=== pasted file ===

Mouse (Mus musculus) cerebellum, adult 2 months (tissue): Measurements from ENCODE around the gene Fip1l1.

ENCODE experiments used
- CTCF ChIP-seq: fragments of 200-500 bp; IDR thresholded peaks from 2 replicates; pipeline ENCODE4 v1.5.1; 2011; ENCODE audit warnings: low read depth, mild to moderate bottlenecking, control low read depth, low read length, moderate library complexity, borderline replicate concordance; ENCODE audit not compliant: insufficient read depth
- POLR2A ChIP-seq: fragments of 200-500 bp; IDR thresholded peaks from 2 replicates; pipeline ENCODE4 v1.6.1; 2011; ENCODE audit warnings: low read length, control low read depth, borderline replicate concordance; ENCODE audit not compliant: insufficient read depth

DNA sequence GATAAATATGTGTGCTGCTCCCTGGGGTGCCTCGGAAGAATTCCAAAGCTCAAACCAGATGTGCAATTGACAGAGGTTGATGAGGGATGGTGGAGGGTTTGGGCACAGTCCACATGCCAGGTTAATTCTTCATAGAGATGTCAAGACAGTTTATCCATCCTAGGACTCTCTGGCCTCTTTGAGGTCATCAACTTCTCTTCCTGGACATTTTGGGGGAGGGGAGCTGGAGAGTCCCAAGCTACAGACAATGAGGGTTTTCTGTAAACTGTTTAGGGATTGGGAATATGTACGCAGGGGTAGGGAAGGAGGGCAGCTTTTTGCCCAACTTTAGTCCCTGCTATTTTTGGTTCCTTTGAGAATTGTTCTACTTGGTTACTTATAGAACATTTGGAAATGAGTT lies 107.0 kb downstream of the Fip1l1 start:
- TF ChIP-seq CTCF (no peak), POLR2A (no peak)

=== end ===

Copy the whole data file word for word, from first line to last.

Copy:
Mouse (Mus musculus) cerebellum, adult 2 months (tissue): Measurements from ENCODE around the gene Fip1l1.

ENCODE experiments used
- CTCF ChIP-seq: fragments of 200-500 bp; IDR thresholded peaks from 2 replicates; pipeline ENCODE4 v1.5.1; 2011; ENCODE audit warnings: low read depth, mild to moderate bottlenecking, control low read depth, low read length, moderate library complexity, borderline replicate concordance; ENCODE audit not compliant: insufficient read depth
- POLR2A ChIP-seq: fragments of 200-500 bp; IDR thresholded peaks from 2 replicates; pipeline ENCODE4 v1.6.1; 2011; ENCODE audit warnings: low read length, control low read depth, borderline replicate concordance; ENCODE audit not compliant: insufficient read depth

DNA sequence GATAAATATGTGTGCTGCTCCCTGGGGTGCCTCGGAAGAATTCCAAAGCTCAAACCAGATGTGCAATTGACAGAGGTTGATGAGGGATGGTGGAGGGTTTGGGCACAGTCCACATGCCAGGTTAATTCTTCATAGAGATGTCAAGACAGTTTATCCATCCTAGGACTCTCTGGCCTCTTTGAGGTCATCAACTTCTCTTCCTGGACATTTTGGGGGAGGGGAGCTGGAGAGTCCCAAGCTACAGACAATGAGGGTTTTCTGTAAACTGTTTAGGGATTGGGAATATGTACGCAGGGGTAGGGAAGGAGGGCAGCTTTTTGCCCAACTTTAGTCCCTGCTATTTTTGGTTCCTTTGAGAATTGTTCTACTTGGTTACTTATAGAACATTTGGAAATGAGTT lies 107.0 kb downstream of the Fip1l1 start:
- TF ChIP-seq CTCF (no peak), POLR2A (no peak)